At the risk oversimplification, Bitcoin (big “B”) is a software program, one that is freely available to anyone with an internet connection and a computer to download and run. Version 26.0 is available here. The individuals and organizations that run this software form a peer-to-peer network, one that is global in its reach, does not rely on any single entity like a financial institution or cloud service provider, and is difficult, if not impossible, to block (censor). The technical requirements are modest such that nearly anyone with a modern computer should be able to run it. By one measure, there are 67,000 Bitcoin Core nodes (software instances) currently being run. This omits important network participants such as miners, wallets owners, and exchanges, but we are going for simplification here – plus Bitcoin Core incorporates all of that functionality, as well.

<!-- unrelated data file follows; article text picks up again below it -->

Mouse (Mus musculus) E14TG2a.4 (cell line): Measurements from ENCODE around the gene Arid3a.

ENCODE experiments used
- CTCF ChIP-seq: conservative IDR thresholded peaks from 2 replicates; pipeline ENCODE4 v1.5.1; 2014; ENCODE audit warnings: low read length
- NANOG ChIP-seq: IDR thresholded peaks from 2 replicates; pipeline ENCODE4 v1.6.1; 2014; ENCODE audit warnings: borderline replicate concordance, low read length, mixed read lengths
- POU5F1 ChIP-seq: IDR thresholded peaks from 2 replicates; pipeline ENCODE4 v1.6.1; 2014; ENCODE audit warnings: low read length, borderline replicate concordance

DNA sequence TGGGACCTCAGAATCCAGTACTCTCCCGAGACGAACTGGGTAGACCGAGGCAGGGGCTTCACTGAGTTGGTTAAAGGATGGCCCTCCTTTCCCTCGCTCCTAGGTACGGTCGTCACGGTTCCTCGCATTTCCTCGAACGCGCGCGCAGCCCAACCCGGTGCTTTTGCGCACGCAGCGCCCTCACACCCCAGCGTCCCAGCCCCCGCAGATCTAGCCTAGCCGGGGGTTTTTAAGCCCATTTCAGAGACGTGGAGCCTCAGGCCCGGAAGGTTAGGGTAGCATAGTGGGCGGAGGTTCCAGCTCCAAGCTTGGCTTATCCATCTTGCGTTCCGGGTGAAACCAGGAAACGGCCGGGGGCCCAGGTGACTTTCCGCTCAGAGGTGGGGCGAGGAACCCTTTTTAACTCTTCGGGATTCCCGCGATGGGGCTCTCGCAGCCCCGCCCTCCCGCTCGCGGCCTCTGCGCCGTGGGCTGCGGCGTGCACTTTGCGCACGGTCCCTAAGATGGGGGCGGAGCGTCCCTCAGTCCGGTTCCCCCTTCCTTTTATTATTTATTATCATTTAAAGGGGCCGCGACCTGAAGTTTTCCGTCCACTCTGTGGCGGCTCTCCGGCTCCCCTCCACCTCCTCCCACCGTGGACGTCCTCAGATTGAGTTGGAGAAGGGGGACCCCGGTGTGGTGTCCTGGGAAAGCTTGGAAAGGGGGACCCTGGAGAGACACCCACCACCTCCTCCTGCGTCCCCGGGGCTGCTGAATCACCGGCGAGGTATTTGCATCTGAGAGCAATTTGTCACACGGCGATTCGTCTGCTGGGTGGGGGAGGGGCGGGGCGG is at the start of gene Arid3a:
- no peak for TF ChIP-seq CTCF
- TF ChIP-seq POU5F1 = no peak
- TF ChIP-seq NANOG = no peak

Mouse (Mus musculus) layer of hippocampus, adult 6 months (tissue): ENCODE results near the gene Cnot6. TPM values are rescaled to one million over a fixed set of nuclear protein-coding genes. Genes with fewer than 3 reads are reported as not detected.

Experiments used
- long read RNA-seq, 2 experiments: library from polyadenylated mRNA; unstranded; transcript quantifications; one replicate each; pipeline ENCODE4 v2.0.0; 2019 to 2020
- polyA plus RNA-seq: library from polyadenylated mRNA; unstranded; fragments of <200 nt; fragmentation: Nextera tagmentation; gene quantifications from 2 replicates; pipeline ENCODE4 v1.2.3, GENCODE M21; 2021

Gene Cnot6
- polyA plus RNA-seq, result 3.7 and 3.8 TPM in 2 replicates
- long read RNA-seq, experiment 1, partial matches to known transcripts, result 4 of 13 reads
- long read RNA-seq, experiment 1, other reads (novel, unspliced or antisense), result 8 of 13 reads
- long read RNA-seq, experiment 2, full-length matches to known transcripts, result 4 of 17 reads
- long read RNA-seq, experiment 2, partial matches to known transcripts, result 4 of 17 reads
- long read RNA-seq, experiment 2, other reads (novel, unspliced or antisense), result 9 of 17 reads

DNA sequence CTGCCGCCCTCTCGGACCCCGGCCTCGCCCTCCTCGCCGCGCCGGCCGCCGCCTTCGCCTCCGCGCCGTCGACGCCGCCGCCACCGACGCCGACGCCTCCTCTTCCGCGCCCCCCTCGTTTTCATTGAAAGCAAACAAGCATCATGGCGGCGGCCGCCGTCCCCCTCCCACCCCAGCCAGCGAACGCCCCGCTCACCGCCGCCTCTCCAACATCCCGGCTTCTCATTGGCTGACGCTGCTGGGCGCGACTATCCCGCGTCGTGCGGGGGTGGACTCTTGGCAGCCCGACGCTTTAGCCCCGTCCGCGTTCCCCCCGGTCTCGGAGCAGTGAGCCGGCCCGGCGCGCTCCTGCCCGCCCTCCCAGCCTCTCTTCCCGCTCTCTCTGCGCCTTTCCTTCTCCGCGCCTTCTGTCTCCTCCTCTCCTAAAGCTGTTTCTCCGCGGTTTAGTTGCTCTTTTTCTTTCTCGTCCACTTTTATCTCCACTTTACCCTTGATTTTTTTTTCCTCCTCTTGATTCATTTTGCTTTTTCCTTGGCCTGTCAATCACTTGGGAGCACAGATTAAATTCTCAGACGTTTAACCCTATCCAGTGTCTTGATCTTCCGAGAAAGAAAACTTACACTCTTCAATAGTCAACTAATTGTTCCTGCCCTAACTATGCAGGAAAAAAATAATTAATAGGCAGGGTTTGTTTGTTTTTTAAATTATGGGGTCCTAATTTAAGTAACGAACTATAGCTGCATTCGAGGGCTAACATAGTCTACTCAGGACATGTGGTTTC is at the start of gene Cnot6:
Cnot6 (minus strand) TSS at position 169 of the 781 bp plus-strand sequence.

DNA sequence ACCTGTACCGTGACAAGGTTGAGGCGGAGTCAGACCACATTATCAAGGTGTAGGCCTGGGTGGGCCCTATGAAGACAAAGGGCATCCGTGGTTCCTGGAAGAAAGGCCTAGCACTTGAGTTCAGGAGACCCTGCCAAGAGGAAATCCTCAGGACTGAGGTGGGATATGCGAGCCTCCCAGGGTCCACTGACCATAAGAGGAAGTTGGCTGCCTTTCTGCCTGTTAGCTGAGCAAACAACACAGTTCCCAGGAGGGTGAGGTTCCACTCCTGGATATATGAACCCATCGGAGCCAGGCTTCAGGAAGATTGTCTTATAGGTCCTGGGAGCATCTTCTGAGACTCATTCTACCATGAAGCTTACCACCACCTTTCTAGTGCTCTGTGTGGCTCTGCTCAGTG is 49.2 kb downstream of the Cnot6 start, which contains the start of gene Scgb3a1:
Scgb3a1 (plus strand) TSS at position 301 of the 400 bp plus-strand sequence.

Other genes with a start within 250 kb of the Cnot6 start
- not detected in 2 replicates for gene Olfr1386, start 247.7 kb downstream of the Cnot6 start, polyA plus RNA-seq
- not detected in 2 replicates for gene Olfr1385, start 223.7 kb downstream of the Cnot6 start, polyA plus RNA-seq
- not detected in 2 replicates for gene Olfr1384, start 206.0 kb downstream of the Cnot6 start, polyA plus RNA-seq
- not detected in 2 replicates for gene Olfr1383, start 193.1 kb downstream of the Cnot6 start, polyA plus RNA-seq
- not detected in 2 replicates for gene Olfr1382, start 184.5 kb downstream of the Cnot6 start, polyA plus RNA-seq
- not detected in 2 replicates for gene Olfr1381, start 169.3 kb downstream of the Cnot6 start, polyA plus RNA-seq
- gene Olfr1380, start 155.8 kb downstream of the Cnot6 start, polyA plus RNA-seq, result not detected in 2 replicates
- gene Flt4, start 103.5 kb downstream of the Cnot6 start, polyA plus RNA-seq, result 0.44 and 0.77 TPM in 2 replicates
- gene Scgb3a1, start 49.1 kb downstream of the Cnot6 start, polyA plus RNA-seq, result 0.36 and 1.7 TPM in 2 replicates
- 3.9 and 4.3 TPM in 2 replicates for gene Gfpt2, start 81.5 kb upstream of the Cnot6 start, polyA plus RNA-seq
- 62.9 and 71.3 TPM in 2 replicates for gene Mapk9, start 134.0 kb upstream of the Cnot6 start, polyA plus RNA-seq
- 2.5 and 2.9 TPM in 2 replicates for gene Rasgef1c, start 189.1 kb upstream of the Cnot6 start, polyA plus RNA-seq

Bitcoin is a Network

This system, the network of software, allows participants to send, receive, and hold bitcoins, the native asset endogenous to the system. It also allows users to verify and append new transactions between users. These bitcoins don’t live in your wallet. They reside on every computer in the network in a shared and ever-growing database called the blockchain. The keys (password) are secured in a wallet that gives its owner the right to reach out into this network and move certain bitcoins from one owner to another (along with encoding other information as is increasingly popular). That’s it. In that sense, the original white paper described it best – Bitcoin: A Peer-to-Peer Electronic Cash System.